Author Topic: New Soapstone  (Read 6030 times)

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Offline jever4321

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Re: New Soapstone
« Reply #60 on: August 20, 2010, 10:28:58 PM »
Last.
-Jay


Offline scott123

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Re: New Soapstone
« Reply #61 on: August 20, 2010, 11:05:14 PM »
Nice pies, Jay.

Bake time? Pre-heat temp?

I'm not sure what direction you want to go, but if you're looking for more oven spring, I'd suggest a lower thickness factor and increasing the hydration.  I think you're definitely ready for at least 65% hydration, maybe even higher.  It will make it a little harder to stretch and launch, though, so make sure you dust the peel very liberally with flour.

What's your current dough ball weight and pizza size?

Offline jever4321

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Re: New Soapstone
« Reply #62 on: August 21, 2010, 12:02:35 AM »
Nice pies, Jay.

Bake time? Pre-heat temp?

I'm not sure what direction you want to go, but if you're looking for more oven spring, I'd suggest a lower thickness factor and increasing the hydration.  I think you're definitely ready for at least 65% hydration, maybe even higher.  It will make it a little harder to stretch and launch, though, so make sure you dust the peel very liberally with flour.

What's your current dough ball weight and pizza size?
Thanks Scott, Hereís the dough I used this time. I bumped the ADY and sugar to try and get more browning and rise. By and large they were pretty tasty. I preheated to 550 in the upper oven about 45 minutes and hit the broiler for 1-1/2 minutes after launch, then went back to bake.  The stone temp was around 520 when I launched. The Mozzarella (Whole Foods whole milk mozz.) held up better, so I was able to get the cornice a little further along. Bake time was around 4-1/2 minutes. 16" Pies.


Flour (100%):    343.24 g  |  12.11 oz | 0.76 lbs
Water (63%):    216.24 g  |  7.63 oz | 0.48 lbs
*ADY (.40%):       1.37 g | 0.05 oz | 0 lbs | 0.36 tsp | 0.12 tbsp
Salt (1.5%):    5.15 g | 0.18 oz | 0.01 lbs | 1.07 tsp | 0.36 tbsp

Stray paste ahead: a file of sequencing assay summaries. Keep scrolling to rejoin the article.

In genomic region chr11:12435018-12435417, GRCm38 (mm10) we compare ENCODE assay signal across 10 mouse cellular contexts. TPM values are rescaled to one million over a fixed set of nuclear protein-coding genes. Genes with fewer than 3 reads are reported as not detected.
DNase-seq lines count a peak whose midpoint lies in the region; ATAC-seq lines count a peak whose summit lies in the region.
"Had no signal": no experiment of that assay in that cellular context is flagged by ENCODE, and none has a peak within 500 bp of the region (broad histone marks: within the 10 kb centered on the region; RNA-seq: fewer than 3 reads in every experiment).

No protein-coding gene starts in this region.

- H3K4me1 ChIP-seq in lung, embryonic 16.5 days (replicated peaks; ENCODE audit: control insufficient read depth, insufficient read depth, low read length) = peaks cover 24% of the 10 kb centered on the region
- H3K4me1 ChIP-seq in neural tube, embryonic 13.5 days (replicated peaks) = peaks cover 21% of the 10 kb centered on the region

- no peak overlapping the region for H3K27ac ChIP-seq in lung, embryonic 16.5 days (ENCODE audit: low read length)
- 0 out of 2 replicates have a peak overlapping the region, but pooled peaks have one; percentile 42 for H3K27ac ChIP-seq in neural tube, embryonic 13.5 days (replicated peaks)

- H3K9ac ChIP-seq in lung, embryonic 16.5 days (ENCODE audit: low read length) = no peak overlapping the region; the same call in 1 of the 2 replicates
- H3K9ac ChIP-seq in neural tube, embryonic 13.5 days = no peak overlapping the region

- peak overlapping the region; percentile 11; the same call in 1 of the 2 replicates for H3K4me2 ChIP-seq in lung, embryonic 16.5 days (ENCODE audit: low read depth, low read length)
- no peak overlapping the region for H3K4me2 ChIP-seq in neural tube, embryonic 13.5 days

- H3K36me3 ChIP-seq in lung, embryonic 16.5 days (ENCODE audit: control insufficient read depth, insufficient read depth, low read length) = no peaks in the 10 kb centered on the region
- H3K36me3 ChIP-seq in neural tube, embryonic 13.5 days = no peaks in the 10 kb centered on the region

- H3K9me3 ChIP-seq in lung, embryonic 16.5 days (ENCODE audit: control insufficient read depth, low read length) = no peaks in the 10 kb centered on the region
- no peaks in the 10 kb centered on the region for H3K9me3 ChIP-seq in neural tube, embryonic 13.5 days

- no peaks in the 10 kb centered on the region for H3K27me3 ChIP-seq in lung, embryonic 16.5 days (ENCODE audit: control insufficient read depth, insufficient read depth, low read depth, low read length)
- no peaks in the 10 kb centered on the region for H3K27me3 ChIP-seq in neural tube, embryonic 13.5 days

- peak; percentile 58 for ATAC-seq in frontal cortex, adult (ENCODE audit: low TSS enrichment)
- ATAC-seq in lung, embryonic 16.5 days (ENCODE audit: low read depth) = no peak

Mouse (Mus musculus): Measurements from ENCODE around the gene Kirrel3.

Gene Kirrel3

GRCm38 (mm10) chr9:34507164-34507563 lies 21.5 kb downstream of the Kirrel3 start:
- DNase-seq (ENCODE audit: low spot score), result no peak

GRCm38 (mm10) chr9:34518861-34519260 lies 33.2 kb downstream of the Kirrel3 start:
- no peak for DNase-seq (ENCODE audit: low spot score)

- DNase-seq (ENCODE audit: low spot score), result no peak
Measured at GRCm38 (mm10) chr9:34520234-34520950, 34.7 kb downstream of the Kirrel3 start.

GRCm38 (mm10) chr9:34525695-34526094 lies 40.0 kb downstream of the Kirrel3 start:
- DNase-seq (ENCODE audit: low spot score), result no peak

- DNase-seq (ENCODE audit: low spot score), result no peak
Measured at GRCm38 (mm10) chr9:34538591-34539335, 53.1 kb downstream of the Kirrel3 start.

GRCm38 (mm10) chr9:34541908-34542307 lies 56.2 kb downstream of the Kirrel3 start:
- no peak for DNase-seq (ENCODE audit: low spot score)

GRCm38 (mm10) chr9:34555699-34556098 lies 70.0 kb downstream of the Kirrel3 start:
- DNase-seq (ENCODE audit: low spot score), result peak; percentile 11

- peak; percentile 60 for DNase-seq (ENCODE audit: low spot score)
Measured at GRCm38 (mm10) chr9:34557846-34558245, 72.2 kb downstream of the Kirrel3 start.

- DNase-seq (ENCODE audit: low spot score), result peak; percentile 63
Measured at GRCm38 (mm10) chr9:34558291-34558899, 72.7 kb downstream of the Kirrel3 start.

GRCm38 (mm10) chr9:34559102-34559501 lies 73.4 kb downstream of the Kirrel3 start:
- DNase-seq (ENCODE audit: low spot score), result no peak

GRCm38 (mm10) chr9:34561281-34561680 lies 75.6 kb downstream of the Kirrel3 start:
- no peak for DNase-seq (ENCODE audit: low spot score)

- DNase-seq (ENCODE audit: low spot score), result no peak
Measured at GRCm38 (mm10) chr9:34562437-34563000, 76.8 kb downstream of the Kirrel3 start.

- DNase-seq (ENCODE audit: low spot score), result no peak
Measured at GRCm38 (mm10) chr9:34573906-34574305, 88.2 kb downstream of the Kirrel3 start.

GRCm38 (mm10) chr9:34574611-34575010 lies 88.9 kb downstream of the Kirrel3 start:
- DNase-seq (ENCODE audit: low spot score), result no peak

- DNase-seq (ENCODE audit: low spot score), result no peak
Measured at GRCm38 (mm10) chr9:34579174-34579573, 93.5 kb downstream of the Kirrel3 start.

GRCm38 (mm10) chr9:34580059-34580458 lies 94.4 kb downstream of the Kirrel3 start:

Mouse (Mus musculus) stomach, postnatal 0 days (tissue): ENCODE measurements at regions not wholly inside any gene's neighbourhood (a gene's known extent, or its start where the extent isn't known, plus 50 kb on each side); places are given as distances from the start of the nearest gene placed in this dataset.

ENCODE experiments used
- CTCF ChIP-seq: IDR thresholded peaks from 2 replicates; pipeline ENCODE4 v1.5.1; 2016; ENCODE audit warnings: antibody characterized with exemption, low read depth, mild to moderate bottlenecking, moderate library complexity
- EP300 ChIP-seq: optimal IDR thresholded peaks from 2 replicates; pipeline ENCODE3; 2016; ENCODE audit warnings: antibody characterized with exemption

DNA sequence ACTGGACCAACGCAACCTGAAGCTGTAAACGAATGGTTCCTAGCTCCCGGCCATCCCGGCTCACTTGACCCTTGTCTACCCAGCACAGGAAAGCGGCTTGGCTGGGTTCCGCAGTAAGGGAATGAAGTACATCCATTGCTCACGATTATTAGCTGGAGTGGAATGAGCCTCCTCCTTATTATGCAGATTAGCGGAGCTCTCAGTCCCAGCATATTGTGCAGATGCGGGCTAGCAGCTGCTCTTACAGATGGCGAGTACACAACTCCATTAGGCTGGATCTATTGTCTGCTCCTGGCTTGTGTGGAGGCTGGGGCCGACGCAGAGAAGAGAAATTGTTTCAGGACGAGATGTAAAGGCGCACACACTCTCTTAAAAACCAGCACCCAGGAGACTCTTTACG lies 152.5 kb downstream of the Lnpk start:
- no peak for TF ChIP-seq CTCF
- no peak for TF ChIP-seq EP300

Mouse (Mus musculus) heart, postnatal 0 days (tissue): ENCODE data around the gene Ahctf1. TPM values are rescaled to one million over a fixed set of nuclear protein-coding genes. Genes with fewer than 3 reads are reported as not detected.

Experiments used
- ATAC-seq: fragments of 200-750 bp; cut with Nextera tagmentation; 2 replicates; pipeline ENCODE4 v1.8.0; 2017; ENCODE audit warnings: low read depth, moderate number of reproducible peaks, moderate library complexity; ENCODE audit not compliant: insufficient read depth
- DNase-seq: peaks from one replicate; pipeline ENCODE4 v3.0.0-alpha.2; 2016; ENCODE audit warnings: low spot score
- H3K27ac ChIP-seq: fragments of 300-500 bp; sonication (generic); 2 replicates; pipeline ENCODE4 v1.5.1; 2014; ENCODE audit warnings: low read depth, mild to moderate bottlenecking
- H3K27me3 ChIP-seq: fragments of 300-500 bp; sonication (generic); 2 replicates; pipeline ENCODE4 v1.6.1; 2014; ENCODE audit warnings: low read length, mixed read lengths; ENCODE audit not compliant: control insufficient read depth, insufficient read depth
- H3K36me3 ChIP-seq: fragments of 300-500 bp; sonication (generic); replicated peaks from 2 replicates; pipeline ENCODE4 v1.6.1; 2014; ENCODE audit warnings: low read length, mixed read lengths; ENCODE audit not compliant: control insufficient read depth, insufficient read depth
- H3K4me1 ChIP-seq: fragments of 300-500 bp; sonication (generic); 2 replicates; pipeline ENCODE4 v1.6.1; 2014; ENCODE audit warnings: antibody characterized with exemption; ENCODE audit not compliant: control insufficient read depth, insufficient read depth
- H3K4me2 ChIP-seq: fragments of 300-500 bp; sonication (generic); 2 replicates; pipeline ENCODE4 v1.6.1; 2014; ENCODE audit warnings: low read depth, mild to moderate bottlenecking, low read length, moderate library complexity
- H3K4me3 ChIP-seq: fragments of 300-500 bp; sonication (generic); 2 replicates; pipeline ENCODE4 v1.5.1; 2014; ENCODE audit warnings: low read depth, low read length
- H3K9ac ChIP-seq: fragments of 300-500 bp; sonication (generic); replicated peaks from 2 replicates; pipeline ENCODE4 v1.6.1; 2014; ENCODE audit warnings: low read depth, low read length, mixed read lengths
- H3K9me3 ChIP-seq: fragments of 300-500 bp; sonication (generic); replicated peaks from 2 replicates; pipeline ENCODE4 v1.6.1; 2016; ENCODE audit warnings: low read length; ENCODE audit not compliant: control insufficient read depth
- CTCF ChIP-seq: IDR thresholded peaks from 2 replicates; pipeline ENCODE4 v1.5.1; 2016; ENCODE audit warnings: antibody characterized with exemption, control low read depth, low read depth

Oil (1%):    3.43 g | 0.12 oz | 0.01 lbs | 0.76 tsp | 0.25 tbsp
*Sugar (1%):    3.43 g | 0.12 oz | 0.01 lbs | 0.86 tsp | 0.29 tbsp
Total (166.9%):    572.86 g | 20.21 oz | 1.26 lbs | TF = 0.1005

ē   I bumped ADY to 2g
ē   I bumped sugar to 4g

Iím not sure I have the ability to stretch the dough any thinner. It always seems to turn out the same no matter what I do??
« Last Edit: August 21, 2010, 12:08:36 AM by jever4321 »
-Jay

Offline scott123

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Re: New Soapstone
« Reply #63 on: August 23, 2010, 06:56:47 AM »
Jay, for the longest time, I would do a knuckle stretch and get the exact same bowl shape every time and feel like that was all I could do, but, eventually, I found ways to get thinner, more even opens. I took a few minutes and looked around for good dough stretching videos, and, as far as youtube is concerned, there's not too many- at least not for the relatively slack/extensible high hydration minimal kneaded doughs that I make and recommend. I can't throw my dough nor can I do a great deal of knuckle stretching with it. This is sort of how I approach it:

<a href="http://www.youtube.com/watch?v=GuOzvmQkZgs" target="_blank" class="aeva_link bbc_link new_win">http://www.youtube.com/watch?v=GuOzvmQkZgs</a>


There's a few things that I do a little differently.

1. When I'm forming the 1/4" rim with my fingertips, I leave a small mound of dough in the center of the skin.  I'm not 100% certain that this does anything for me, but my doughs have a strong tendency to stretch too thinly in the middle so I do this to try and counteract it.

2. I do pop any large bubbles in the rim because I don't like the uneven way in which they bake.  I do not pop them violently, though.  Slapping activates gluten/creates toughness (as well as pops smaller bubbles).  I just gently pinch any large bubble that I come across.

3. I may incorporate it eventually, but, right now, the open (like a clock)/turn technique doesn't feel comfortable to me.  I use pretty wide dough containers (8"), so, by the time I form the 1/4" rim and the mound in the center, It's wide enough to knuckle stretch. As I said before I don't knuckle stretch for long- I do my best to stretch the area closest to the rim, but no matter what I do, the center gets thin.  Once the center starts getting thin, I return the dough to the bench, and, for the rest of the form, the dough stays on the bench.

4. The last thing I do, Gemignani doesn't do.  The center of my crust is the thickness I want, so, at this point, the only thing I want to stretch is the outer circumference- the area just next to the rim. Tom Lehmann, in this video here, does sort of what I do:

<a href="http://www.youtube.com/watch?v=Xw_IQWlV52M" target="_blank" class="aeva_link bbc_link new_win">http://www.youtube.com/watch?v=Xw_IQWlV52M</a>


3:34 to 3:49. The difference is that if I lift the dough as high as he does, the center will stretch a little more so I pull the edge apart with the skin mostly on the bench, moving my hands around the stationery skin rather than moving the skin or lifting it. I'll also do these edge pulls on the peel if I feel like I need a little more size.

I know I've seen other people do my last edge pulling step in videos, but I think they've been part of private collections that members have posted here.  If anyone here has a link, that would be great.